Communicating the vision is as important as having one
Actions can change overnight with the right level of context and understanding.
Early in my career I was perplexed and frustrated because my leaders didn’t acknowledge the sheer amount of work I was doing, they didn’t know how much effort it took to boil the ocean of sparse information to write then coordinate multiple stakeholders and run quote approvals to pull together, what seemed like, a simple one-page news release.
It seemed like a simple 20 minute task when they assessed the word count on the page. I would get edits to change other people’s quotes or the date of the release things that sometimes took days to negotiate. I would say, “I will see what I can do” and go back to my tasks frustrated that no one recognized the amount of effort they put on my plate with a few off-the-cuff comments and strokes of a pen.
I assumed, as many of us do, that someone more senior than me in the organization knew how much work this was and didn’t care, they just wanted me to make it happen. After one of my post editing rants of unrealistic feedback my colleague said, “you are going about this wrong, it is really great that you do all this work, but it will always feel frustrating if you do not start communicating what it is you are actually doing. Your job is not just to do the work your job is to communicate what you are doing.”
That is when I was introduced the 90/10 rule (at a minimum) rounding out my job description by instituting my own policy of spending 90% of my time on my work and dedicating 10% of my time to ensure I was actively telling my leaders what I was doing, why I was doing it, and helping them understand what it took to get it done.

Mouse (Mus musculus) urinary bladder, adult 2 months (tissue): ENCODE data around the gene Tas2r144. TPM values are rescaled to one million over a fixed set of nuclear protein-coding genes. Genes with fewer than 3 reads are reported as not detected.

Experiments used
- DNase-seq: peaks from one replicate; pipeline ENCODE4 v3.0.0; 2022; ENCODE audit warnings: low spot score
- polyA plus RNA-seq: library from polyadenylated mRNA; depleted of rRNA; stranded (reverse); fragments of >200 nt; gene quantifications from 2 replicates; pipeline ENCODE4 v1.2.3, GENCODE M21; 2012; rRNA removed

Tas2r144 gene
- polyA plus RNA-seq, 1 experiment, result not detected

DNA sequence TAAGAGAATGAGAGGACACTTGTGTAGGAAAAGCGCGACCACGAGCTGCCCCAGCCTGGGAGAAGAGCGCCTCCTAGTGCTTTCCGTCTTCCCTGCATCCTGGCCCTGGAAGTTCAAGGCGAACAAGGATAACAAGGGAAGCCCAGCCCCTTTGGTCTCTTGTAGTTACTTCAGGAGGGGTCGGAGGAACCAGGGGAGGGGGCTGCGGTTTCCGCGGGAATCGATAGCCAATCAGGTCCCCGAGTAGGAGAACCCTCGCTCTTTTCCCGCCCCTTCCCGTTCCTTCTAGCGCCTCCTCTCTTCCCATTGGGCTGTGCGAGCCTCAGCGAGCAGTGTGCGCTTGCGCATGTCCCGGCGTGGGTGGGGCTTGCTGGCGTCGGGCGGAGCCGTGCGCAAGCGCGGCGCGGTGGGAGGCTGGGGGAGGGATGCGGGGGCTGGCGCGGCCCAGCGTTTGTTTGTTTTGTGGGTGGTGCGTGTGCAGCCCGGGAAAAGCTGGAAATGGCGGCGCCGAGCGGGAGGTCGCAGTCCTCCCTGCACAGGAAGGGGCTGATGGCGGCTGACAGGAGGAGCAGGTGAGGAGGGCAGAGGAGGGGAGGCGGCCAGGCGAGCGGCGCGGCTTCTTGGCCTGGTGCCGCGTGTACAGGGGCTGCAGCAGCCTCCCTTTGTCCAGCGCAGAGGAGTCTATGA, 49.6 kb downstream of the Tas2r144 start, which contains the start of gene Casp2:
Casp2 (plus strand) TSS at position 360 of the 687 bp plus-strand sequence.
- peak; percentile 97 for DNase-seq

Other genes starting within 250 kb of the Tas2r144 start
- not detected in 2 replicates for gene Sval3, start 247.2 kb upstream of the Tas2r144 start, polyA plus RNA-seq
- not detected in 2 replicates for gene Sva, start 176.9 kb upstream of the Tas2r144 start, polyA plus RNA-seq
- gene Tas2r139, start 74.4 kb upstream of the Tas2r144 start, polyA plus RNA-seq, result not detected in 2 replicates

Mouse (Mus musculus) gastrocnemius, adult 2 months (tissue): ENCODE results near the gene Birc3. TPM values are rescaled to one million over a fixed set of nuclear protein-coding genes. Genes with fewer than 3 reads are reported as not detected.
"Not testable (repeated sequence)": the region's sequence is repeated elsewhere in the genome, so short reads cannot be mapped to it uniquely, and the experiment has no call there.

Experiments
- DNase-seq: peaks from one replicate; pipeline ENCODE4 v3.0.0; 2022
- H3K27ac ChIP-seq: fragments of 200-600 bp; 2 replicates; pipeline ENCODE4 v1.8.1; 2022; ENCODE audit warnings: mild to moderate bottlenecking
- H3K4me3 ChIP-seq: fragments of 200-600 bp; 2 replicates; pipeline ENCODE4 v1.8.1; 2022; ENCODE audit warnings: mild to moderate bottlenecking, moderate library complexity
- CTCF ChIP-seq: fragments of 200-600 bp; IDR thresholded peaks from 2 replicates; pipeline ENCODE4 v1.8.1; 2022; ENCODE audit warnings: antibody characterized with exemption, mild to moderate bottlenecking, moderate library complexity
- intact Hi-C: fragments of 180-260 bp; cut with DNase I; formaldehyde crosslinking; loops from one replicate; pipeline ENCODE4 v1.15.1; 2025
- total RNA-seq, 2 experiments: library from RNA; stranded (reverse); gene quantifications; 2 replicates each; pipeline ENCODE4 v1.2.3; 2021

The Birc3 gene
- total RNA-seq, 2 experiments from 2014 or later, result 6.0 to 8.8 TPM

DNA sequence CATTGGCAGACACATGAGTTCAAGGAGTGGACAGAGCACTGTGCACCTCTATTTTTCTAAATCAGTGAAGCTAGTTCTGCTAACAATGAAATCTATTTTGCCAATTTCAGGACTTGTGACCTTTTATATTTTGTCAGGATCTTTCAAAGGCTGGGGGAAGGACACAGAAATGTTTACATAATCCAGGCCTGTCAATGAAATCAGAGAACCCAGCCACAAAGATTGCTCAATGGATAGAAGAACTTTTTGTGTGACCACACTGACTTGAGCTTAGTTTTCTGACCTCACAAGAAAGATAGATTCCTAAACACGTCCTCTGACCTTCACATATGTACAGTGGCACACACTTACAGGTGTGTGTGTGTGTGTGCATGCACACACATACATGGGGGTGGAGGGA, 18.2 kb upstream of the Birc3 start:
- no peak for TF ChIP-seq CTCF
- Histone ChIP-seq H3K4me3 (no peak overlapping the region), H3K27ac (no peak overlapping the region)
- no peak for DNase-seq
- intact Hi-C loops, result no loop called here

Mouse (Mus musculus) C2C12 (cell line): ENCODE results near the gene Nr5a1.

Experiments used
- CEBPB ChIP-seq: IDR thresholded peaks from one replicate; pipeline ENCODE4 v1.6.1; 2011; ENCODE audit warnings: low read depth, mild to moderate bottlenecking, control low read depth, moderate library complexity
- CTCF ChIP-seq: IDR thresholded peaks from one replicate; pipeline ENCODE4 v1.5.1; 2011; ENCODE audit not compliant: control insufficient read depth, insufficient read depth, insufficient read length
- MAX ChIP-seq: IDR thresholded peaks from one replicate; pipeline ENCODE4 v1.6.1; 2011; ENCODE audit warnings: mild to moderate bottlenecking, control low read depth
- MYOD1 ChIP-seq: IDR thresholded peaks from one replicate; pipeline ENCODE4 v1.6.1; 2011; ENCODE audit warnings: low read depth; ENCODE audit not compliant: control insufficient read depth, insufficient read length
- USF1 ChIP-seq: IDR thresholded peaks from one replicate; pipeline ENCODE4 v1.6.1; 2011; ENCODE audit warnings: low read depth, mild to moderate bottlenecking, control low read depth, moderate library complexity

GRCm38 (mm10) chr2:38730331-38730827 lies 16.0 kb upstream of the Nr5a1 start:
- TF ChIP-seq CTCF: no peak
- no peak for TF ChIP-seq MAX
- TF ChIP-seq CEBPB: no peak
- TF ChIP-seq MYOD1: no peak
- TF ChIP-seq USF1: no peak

I am not sure why I assumed they hired me to do what they already knew – they didn’t know that is what I was there for and it was my job to give them the summary. Soon the flippant changes were significantly reduced and as they understood the implications of small changes we would discuss what was “worth” pursuing and what wasn’t. My entire work experience changed once I started communicating the what and the how instead of just asking for approvals.
When it comes to the any task big or small, doing it and having it are not enough because people cannot buy-in until they fully understand the what and the how and when it comes to vision, most importantly the why. Actions can change overnight with the right level of context and understanding.
When we are all on the same team we sometimes forget the importance of taking a step back to tell the story of what we are doing and assume everyone knows. They do not know, and it doesn’t hurt to be reminded because everyone has a different perspective that needs to be shared to create a greater understanding.
Authoritarian leadership that assigns tasks, no questions asked, only creates the exact action assigned, providing context and accepting feedback creates ambassadors who go above and beyond, find new opportunities, mitigate risks and believe in what they are doing and why.
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